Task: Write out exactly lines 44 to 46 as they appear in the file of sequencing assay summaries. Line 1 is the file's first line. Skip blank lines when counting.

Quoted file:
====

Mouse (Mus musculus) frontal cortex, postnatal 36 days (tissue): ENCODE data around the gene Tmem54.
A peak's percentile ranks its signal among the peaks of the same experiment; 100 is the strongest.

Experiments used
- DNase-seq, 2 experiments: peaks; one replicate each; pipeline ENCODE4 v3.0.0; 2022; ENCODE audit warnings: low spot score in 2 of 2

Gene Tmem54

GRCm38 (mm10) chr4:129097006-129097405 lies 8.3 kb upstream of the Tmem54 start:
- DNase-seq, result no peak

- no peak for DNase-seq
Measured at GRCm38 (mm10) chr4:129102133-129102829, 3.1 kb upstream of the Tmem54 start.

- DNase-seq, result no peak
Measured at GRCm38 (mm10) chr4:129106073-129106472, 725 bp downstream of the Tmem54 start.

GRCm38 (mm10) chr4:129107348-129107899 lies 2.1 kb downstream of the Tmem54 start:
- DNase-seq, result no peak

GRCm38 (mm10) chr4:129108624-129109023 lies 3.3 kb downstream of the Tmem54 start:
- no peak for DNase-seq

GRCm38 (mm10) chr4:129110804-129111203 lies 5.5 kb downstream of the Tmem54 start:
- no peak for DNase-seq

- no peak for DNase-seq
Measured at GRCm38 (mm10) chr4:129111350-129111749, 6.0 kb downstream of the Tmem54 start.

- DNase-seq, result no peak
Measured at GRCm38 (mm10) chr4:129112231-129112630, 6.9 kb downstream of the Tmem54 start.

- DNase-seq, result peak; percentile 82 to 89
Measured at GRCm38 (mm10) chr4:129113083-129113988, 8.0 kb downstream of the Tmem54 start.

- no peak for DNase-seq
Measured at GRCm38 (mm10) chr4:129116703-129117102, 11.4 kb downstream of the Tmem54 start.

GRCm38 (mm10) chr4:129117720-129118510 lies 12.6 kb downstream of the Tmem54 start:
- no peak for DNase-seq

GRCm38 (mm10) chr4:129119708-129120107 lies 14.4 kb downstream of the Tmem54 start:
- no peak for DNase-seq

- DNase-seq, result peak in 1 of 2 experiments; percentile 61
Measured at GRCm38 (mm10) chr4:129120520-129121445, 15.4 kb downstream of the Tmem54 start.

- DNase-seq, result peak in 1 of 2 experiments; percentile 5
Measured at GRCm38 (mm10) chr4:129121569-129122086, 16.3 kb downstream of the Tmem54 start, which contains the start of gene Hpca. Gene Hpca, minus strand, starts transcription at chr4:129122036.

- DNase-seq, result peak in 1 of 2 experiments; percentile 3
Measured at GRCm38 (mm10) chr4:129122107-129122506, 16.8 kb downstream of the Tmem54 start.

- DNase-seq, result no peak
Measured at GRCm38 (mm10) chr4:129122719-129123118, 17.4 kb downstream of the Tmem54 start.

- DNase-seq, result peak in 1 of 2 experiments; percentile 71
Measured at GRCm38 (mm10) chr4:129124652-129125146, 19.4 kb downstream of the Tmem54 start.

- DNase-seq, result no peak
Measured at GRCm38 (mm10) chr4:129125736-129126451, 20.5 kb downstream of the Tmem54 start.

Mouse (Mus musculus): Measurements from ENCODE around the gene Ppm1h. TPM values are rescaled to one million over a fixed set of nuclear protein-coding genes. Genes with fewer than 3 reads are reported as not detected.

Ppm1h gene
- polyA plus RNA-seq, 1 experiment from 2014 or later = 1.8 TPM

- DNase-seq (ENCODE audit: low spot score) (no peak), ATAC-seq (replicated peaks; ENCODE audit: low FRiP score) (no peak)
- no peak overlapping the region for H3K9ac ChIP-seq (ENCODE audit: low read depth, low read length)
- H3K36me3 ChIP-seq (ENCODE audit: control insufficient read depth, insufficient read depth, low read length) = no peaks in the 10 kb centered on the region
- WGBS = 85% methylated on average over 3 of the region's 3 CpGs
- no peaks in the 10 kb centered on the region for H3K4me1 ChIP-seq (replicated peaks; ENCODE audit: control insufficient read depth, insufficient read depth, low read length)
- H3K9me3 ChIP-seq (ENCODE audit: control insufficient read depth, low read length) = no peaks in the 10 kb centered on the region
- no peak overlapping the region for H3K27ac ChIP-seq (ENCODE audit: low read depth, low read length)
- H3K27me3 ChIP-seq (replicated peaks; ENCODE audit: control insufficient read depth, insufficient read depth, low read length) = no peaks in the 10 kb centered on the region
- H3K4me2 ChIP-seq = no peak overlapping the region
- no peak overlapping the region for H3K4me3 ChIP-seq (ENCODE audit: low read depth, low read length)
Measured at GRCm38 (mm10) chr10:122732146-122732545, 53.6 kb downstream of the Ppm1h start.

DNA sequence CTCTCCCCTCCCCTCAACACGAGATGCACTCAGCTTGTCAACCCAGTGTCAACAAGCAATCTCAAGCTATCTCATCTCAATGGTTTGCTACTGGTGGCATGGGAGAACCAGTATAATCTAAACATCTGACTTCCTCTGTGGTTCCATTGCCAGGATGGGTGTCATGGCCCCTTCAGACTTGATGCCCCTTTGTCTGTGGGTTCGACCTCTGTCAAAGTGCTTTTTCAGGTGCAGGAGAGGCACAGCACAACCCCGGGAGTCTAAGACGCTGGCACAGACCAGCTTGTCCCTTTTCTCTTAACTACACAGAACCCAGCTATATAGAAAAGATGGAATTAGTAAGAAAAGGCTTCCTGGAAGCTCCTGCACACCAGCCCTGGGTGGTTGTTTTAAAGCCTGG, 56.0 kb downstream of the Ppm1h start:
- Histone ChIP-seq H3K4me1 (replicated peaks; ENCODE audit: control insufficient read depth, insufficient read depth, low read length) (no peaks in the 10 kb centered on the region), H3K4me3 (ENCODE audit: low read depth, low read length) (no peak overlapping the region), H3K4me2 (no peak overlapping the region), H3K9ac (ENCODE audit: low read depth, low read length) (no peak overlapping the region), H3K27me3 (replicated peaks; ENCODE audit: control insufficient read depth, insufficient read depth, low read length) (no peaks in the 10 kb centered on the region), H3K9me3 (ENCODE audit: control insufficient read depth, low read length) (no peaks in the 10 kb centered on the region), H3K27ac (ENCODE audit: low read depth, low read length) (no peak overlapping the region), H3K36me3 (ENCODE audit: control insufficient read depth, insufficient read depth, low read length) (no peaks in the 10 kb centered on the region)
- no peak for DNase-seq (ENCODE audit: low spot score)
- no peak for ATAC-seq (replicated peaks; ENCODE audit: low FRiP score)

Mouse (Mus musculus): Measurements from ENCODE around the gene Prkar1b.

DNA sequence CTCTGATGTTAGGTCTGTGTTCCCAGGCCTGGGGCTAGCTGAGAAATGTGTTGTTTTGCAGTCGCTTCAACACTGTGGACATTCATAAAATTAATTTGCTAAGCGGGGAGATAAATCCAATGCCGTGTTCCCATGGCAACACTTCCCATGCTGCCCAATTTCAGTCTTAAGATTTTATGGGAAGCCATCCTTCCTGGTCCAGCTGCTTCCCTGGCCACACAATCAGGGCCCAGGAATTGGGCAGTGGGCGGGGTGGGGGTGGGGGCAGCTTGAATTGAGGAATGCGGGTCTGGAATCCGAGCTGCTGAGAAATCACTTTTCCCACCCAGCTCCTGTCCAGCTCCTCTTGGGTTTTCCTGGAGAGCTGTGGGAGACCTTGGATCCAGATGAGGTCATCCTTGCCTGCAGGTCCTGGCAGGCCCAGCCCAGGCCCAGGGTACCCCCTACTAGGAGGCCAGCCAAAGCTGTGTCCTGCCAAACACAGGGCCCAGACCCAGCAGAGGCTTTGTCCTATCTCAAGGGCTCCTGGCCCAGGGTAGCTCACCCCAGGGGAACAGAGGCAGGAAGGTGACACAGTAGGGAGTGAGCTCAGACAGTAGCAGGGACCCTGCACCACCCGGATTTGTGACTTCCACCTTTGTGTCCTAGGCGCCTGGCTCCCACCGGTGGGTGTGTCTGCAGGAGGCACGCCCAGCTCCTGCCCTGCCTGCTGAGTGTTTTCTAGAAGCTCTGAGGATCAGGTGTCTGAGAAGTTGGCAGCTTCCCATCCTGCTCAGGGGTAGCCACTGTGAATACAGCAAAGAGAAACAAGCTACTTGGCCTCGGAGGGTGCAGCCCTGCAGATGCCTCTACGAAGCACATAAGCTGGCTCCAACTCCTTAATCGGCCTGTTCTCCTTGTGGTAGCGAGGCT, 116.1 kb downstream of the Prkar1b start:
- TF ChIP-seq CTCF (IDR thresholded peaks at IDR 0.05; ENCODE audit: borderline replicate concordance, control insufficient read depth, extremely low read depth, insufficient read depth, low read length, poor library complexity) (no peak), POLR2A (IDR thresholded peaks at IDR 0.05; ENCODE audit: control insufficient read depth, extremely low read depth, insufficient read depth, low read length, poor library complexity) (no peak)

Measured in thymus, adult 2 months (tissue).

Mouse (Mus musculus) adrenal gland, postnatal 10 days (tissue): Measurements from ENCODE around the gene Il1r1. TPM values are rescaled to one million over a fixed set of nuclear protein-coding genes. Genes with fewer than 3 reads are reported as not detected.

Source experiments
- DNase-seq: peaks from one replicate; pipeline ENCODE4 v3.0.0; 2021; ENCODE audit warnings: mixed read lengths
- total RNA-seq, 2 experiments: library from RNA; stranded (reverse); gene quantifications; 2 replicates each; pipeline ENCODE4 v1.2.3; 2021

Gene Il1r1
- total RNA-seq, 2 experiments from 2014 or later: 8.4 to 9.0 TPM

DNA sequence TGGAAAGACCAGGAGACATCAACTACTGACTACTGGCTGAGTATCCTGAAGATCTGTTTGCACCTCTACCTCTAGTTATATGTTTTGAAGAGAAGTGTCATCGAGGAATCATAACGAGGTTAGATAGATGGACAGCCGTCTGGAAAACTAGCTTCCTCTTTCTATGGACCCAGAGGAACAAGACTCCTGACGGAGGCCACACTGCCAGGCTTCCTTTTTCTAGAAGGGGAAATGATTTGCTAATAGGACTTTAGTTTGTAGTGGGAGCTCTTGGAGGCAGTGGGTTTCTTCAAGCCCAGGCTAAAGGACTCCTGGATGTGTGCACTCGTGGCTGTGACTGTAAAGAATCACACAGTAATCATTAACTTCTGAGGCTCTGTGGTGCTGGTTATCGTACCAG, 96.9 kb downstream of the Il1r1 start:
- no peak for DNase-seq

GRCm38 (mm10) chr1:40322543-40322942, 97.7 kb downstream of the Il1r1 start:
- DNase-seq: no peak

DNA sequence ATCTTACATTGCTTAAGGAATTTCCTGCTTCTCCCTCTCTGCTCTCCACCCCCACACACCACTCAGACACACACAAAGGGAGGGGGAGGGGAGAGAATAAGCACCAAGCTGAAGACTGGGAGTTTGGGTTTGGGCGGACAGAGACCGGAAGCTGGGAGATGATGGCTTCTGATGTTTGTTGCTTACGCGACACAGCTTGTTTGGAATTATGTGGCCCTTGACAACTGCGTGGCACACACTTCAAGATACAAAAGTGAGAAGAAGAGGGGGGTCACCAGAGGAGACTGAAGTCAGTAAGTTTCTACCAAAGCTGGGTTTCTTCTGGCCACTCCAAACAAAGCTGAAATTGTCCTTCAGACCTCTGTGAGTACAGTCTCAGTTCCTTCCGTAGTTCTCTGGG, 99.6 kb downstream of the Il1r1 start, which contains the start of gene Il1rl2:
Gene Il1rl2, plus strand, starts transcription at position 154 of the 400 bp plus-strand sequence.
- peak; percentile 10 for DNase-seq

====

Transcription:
- polyA plus RNA-seq, 1 experiment from 2014 or later = 1.8 TPM

- DNase-seq (ENCODE audit: low spot score) (no peak), ATAC-seq (replicated peaks; ENCODE audit: low FRiP score) (no peak)
- no peak overlapping the region for H3K9ac ChIP-seq (ENCODE audit: low read depth, low read length)